Tramping in Greenstone Valley

By: Nina Mercer, Photography by: Nina Mercer


Tramping in Greenstone Valley Picturesque creeks as we pass through the forest Tramping in Greenstone Valley
Tramping in Greenstone Valley Negotiating rocky landslides Tramping in Greenstone Valley
Tramping in Greenstone Valley Early morning in the Goblin Forest Tramping in Greenstone Valley
Tramping in Greenstone Valley A stunning evening at Lake Howden Tramping in Greenstone Valley
Tramping in Greenstone Valley McKellar Hut Tramping in Greenstone Valley
Tramping in Greenstone Valley Crossing Steele Creek, one at a time Tramping in Greenstone Valley
Tramping in Greenstone Valley The Greenstone River Tramping in Greenstone Valley
Tramping in Greenstone Valley Tramping in Greenstone Valley
Tramping in Greenstone Valley Crossing the Caples River Tramping in Greenstone Valley
Tramping in Greenstone Valley Tall waterfalls added to the last day Tramping in Greenstone Valley

MCD explores the Greenstone Valley tramping track

Four days, no kids, and I was visiting a good friend in Queenstown. Well, it would be a shame to waste that amount of free time, wouldn’t it? As tramping is a favourite pastime for both of us, we started researching three-day tramps in the region.

I have always been interested in the four-day Greenstone Caples Loop, but with only three days available to us, we decided to look at all options. Walking from The Divide on the Milford Road through to Lake Wakatipu via either the Greenstone or Caples Valley was our solution. We caught the last bus of the season from Queenstown to The Divide, which is about an hour’s drive past Te Anau and is the starting point for the Routeburn Track. Our bus left Queenstown at 10.45am and after four hours of a gorgeous scenic drive, including a brief stop at the Mirror Lakes, we were dropped at The Divide.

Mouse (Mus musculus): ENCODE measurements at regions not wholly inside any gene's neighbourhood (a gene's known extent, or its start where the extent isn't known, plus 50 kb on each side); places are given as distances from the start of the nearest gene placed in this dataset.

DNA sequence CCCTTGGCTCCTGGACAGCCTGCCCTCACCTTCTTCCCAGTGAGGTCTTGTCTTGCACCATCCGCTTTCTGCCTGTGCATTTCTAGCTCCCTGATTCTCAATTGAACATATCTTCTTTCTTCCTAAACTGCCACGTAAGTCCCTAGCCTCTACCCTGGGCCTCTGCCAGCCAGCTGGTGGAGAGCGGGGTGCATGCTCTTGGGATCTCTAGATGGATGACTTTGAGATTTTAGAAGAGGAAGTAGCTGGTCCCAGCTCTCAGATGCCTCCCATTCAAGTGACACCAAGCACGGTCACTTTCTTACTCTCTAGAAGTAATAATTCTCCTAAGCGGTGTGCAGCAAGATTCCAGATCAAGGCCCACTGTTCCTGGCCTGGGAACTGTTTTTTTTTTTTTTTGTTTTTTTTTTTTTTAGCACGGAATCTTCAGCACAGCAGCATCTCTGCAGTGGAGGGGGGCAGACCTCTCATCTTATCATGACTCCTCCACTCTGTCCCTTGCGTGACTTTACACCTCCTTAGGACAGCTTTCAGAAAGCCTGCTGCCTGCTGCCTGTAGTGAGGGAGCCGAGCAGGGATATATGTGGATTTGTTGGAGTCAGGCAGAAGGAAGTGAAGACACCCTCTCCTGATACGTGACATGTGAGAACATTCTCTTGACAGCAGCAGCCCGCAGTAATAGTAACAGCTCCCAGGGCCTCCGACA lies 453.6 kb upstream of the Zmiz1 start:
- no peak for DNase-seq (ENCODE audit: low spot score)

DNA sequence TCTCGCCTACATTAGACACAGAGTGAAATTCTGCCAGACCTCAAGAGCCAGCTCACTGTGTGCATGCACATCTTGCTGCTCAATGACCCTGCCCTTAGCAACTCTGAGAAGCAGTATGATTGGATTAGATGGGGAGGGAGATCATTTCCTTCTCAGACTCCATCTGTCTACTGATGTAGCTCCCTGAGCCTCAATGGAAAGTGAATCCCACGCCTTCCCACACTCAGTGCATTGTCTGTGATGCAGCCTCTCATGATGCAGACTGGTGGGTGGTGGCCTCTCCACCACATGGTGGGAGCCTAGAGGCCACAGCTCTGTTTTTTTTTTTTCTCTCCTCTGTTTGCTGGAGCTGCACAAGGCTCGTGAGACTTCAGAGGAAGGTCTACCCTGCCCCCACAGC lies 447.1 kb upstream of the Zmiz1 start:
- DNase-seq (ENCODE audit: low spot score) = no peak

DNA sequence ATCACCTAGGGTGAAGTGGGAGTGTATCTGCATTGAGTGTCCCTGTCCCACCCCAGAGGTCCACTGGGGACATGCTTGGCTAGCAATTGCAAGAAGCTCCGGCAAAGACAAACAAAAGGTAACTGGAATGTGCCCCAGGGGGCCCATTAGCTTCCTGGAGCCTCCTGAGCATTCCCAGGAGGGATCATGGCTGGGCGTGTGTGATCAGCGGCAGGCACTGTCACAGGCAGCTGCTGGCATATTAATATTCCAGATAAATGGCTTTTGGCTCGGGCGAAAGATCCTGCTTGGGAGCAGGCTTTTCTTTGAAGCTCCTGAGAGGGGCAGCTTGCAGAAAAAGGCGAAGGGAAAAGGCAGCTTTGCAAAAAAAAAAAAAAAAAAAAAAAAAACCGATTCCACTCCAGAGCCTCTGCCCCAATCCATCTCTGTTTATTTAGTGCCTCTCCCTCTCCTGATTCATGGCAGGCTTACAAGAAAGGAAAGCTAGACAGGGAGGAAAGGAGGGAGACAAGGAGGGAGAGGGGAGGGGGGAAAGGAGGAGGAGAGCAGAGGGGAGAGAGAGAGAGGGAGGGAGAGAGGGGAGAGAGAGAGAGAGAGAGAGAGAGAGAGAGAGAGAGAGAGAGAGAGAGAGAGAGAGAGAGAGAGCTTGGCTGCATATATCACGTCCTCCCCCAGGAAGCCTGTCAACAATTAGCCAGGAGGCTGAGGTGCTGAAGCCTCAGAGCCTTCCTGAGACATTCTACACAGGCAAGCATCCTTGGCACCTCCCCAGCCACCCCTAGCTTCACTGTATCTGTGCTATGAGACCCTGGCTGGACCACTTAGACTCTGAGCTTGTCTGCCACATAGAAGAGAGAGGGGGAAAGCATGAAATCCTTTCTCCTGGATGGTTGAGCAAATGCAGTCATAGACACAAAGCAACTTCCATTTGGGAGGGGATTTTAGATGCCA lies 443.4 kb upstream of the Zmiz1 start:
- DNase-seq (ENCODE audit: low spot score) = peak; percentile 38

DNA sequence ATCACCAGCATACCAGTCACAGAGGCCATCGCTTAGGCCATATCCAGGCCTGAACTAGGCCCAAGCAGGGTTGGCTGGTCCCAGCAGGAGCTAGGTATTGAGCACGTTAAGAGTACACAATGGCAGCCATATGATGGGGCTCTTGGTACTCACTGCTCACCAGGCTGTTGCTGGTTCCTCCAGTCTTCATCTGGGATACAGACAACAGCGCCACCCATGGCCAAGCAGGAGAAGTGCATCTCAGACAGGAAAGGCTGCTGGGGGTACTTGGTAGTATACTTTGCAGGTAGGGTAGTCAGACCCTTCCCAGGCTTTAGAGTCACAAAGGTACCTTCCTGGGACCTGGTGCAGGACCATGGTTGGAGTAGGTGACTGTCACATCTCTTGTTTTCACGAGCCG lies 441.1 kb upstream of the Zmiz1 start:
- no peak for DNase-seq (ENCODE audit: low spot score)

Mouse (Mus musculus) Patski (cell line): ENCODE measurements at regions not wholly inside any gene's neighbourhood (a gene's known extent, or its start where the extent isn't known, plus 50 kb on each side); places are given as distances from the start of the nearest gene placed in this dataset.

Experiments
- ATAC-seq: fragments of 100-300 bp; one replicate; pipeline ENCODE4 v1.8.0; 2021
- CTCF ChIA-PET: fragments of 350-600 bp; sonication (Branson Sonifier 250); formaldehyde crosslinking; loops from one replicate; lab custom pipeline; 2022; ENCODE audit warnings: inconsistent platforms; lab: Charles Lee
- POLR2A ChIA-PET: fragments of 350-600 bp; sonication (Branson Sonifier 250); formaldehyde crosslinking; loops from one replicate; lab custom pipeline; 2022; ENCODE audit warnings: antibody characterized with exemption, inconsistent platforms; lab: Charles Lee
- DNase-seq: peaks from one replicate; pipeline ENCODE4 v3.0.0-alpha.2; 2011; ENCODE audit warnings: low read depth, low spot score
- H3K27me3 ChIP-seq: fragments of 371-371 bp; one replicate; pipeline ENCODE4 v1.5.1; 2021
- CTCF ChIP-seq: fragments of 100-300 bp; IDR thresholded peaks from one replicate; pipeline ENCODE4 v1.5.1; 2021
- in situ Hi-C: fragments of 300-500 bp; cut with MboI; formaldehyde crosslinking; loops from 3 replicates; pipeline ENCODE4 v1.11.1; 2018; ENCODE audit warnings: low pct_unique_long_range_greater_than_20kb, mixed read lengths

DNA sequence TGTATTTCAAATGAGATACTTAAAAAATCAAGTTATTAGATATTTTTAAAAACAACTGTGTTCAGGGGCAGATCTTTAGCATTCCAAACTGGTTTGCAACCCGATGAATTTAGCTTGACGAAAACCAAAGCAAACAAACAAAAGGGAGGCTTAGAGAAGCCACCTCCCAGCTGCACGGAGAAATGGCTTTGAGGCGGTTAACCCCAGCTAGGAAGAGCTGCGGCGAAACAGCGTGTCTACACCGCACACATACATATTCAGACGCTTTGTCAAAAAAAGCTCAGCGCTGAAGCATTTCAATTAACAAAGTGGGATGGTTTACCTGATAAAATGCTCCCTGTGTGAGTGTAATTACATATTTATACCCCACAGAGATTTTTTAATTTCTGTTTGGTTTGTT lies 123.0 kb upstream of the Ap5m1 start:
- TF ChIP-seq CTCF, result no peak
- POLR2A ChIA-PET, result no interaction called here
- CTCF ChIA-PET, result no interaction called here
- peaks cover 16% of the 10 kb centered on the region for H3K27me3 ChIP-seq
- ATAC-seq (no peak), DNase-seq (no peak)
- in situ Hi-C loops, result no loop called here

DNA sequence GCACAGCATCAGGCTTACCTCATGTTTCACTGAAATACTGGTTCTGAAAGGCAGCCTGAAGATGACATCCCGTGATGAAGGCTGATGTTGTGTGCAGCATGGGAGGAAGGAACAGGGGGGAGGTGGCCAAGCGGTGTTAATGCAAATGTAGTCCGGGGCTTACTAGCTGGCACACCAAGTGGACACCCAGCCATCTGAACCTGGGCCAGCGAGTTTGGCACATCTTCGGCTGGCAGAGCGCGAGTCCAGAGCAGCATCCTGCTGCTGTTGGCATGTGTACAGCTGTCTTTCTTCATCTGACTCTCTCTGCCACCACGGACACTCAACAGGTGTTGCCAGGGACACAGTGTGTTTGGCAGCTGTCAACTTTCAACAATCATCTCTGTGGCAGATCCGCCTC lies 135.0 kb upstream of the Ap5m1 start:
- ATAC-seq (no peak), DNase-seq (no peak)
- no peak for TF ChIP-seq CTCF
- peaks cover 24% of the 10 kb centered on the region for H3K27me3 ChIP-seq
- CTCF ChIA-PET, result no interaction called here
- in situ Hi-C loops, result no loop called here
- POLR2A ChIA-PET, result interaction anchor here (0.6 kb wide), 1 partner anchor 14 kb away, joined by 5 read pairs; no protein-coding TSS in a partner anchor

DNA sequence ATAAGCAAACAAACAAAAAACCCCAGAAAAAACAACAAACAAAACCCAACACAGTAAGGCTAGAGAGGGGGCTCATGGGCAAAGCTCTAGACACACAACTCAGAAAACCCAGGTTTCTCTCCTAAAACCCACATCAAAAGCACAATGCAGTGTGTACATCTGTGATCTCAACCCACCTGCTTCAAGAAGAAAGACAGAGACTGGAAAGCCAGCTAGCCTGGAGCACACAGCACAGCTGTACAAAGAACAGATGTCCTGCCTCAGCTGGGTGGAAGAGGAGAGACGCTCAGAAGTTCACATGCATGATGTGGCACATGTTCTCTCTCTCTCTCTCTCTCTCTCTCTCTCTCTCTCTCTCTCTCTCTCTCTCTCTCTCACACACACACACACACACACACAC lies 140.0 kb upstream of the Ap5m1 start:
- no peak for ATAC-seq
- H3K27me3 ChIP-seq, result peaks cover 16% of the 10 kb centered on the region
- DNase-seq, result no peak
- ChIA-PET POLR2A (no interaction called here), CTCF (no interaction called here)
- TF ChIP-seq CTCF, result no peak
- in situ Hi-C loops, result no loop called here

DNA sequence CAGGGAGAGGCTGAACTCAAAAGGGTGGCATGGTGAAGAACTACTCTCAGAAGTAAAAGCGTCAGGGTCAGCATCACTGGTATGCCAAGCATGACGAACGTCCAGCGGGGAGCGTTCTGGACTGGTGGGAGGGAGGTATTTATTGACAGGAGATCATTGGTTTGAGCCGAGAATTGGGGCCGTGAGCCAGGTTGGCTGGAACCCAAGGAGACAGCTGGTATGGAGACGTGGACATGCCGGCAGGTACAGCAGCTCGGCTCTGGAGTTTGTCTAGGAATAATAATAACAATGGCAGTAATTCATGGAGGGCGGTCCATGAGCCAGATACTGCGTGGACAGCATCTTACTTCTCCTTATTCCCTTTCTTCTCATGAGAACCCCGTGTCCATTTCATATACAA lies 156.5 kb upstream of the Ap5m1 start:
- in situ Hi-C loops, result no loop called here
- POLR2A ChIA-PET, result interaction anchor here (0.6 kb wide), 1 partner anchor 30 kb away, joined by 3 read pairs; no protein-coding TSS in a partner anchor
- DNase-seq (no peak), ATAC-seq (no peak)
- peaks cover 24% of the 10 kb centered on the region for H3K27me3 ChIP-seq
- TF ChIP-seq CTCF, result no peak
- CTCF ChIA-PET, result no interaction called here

Undecided as to whether to tramp to Wakatipu via the Greenstone Valley or across the McKellar Saddle and down the Caples Track, we checked the weather forecast. With cloud and rain forecast for the next day, climbing up and over the saddle was not appealing, so Greenstone Valley it was.

Greenstone Valley Track

Unfazed, we set off. The track was wide and well maintained. It zigzagged gradually upwards through native tree fuchsia and red beech, and soon we reached the turn off up to Key Summit—an alpine plateau. With striking views on offer, it would have been a sin not to make the side trip, so up we went. The beautiful, fragile environment of alpine plants and a picturesque tarn, surrounded by views of the Fiordland mountains, made the climb well worth it.

But there was no time to hang about, so it was back to the main track and onto Howden Hut. The track became more of a tramping track from this point, but it was still wide and easy to follow. With tall red beech trees towering above us and gorgeous mossy ground cover, it was quiet and peaceful.